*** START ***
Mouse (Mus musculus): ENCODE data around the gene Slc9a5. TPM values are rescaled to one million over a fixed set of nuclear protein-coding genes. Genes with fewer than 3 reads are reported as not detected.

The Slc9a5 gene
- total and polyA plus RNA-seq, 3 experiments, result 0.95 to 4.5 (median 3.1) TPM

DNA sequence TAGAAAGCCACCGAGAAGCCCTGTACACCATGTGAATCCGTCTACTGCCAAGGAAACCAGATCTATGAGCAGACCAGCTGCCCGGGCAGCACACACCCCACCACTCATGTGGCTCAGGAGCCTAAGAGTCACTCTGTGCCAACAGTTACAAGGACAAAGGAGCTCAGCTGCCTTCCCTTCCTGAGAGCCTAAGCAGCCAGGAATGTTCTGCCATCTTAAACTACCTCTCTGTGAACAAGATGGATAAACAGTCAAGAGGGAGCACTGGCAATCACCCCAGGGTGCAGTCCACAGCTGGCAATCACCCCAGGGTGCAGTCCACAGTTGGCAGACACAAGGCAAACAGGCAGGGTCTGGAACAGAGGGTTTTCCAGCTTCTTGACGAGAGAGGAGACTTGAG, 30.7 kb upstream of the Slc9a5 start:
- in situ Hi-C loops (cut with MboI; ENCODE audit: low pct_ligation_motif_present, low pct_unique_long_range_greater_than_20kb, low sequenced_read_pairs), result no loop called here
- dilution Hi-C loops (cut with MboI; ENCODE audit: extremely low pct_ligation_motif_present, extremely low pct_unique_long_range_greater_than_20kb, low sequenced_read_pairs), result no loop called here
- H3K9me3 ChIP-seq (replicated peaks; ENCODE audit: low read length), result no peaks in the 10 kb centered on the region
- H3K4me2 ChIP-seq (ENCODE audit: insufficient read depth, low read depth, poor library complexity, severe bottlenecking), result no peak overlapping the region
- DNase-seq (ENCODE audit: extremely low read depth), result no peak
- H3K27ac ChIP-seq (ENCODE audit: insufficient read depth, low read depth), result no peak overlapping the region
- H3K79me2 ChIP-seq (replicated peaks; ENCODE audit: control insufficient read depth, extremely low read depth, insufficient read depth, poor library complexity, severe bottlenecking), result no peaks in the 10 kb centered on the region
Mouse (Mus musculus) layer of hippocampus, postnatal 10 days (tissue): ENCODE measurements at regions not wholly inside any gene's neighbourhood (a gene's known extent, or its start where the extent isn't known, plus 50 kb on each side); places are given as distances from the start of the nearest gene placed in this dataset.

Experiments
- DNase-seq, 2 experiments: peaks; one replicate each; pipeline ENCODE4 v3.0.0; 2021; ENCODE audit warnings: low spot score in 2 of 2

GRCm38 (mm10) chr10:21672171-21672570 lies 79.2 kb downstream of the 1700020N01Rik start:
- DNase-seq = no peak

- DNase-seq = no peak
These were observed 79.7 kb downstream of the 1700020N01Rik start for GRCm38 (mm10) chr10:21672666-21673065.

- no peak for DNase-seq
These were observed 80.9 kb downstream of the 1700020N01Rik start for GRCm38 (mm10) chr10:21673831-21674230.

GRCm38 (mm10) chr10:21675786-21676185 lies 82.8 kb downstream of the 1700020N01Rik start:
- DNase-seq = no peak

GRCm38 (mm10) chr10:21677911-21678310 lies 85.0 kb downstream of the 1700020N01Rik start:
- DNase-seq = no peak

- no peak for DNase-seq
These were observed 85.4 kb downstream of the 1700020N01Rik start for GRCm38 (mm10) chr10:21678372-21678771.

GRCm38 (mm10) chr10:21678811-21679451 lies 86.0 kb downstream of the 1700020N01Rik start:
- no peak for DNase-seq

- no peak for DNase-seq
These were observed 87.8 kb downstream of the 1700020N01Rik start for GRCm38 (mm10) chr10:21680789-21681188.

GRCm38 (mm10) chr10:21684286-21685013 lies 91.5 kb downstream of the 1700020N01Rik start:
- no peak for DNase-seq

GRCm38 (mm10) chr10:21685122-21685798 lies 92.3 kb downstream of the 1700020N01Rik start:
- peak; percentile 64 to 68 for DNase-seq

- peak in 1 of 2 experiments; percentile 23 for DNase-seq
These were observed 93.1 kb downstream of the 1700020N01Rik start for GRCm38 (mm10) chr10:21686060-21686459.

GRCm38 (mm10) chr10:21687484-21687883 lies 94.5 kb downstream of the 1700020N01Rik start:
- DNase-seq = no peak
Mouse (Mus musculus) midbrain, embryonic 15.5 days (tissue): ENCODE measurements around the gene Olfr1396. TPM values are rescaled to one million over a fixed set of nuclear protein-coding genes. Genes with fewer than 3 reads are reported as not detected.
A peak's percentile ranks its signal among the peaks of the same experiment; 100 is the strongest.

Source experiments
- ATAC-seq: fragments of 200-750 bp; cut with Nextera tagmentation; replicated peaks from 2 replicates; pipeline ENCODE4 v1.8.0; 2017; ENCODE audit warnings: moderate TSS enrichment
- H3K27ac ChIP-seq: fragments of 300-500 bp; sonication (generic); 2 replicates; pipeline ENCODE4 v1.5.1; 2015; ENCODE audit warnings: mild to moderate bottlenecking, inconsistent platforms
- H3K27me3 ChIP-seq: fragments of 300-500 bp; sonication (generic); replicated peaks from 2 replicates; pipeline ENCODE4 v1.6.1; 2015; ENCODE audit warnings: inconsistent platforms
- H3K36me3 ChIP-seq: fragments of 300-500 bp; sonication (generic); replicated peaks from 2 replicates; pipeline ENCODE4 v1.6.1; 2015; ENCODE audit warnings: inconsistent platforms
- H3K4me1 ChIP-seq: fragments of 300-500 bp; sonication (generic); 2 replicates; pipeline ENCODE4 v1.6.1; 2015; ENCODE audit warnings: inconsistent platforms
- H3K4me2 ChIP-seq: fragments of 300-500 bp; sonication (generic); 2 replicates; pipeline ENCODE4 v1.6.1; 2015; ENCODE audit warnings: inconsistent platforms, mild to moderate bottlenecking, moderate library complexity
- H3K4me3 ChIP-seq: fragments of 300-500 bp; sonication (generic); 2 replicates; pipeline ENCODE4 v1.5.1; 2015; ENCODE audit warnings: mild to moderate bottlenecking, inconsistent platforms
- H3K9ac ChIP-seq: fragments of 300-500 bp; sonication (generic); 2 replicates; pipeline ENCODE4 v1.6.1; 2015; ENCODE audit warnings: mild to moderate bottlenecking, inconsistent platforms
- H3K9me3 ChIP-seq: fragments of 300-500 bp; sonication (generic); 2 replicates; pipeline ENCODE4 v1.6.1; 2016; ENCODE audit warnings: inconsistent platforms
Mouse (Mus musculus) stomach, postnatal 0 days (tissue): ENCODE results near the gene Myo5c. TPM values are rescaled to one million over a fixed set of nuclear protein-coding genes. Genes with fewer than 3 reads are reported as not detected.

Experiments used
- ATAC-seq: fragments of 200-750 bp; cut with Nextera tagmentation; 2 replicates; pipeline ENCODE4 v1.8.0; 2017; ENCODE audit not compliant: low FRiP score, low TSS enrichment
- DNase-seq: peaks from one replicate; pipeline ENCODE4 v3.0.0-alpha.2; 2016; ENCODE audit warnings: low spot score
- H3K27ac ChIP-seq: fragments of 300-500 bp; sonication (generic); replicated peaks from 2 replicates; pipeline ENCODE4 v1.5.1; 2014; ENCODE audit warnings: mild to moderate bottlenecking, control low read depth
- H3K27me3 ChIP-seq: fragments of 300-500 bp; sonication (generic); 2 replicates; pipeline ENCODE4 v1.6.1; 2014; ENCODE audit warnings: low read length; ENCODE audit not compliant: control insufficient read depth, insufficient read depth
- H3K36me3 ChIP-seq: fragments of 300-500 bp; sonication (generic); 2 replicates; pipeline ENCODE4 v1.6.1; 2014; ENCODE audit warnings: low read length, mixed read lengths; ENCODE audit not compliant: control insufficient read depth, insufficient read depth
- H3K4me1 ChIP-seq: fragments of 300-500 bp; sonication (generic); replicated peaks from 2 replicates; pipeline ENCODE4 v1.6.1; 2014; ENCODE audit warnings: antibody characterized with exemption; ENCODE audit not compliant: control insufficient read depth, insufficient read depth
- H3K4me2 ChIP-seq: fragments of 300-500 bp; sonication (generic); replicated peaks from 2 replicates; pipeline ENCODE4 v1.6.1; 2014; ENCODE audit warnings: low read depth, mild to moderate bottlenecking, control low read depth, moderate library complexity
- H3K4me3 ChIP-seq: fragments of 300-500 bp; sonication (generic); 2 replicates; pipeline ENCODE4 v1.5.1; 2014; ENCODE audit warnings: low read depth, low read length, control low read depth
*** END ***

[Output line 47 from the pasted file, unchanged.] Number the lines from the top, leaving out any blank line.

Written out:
- H3K4me2 ChIP-seq: fragments of 300-500 bp; sonication (generic); 2 replicates; pipeline ENCODE4 v1.6.1; 2015; ENCODE audit warnings: inconsistent platforms, mild to moderate bottlenecking, moderate library complexity